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self felt no change, and began to wonder what it was all about. He ventured to ask Dr. Kenton on one occasion, and to say that he did not feel as though his strange bed and tight bandages were doing him any good; but he was told that all was going on well, but that a considerable time must elapse before any decided change appeared. “ We must give everything its own proper time," said the surgeon, “and people aren't cured in a day; but I hope you'll be able to walk as well as ever you did."
At this piece of news Eddy Graham seemed as though he would plunge out of his bandages; as it was, he wriggled about so much that Dr. Kenton warned him to keep still, and told him that stillness above everything else was essential to his recovery. “My great desire," said he, " is to avoid an operation if I can; but very much will depend upon yourself."
This intimation succeeded in quieting Eddy, and in bringing him through many an after hour of weariness, when he scarcely felt as though he could bear the confinement in one position much longer.
To be made well! that was more than Eddy Graham had expected; and to be made well without an operation that was better still. He promised to be very quiet, and he kept his word.
WHEN Mary Graham left her brother's room, and took her departure with the coalheaver, she felt very sad indeed. She was going amongst strangers, and it required all Tim Dobbin's powers of pleasing to make her brighten up at all. Mary was, however, a sensible girl, and her protector soon persuaded her that she had done for the best. On arriving at the worthy man's home she soon had practical proof of this; everything was so clean and Mrs. Dobbin herself was so kind, that she soon felt as happy as could be expected under the circumstances. The coalheaver's abode was in a mews, one range of which he had entirely to himself; it was not a very extensive place, but was much better than such places usually are. The under portion was used for the horses, the upper was divided between a hay-loft and the coalheaver's dwelling. Here Mary arrived, and her protector having, as he said, “tidied himself," i. e. washed in a bucket, and put everything to rights, the evening meal was served up.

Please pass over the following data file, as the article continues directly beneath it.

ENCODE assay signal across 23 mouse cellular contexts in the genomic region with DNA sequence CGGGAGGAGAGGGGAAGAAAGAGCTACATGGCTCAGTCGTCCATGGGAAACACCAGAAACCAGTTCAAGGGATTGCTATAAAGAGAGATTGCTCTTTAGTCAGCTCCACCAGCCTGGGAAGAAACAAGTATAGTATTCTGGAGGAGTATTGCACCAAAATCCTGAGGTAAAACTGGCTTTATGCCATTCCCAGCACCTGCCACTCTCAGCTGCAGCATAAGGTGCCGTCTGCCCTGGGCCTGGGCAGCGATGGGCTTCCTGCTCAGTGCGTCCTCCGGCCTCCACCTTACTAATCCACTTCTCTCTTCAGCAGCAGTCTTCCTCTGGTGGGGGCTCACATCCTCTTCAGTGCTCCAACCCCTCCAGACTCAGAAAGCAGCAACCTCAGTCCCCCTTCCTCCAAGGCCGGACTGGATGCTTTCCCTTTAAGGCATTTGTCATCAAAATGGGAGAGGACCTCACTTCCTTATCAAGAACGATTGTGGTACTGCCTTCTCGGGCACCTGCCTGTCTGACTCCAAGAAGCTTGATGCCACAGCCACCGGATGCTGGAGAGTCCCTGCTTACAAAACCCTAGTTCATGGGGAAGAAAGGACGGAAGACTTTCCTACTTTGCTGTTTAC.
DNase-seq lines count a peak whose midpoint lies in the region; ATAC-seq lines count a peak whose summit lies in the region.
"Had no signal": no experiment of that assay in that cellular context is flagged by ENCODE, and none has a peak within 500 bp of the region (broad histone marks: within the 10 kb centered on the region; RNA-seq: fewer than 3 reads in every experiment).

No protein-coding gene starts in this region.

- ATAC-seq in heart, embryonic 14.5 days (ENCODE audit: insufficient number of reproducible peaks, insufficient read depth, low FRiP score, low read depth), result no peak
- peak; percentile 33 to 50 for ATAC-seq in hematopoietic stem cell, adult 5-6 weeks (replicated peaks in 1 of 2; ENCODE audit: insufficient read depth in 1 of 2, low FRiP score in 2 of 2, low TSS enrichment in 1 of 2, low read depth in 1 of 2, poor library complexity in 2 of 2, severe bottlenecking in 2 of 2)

The party at table consisted of the coal
heaver and his wife, Samuel the crippled boy, and little Poll: and a happy party they were. True, the coalheaver's employment was a dirty one; but he always cleaned himself when he got home; and he had a kind and honest, and what is better still, a pious heart. True! he had not much money; but what he received was always brought home to his wife, and she was a prudent, thrifty woman, who knew how to make a little go a great way. Tim Dobbin always called his wife a treasure, and good right he had to do so; he never heard of her gadding and gossiping with the neighbours ; she never entered the door of the flaring ginshop at the corner of the mews; she never misspent the money entrusted by her husband to her care. Sam the cripple and little Poll were always clean and tidy; the good man himself was never allowed to want a comfortable meal. Tim Dobbin's home was no doubt very humble, but it was respectable ; his family were poor, but they were happy also.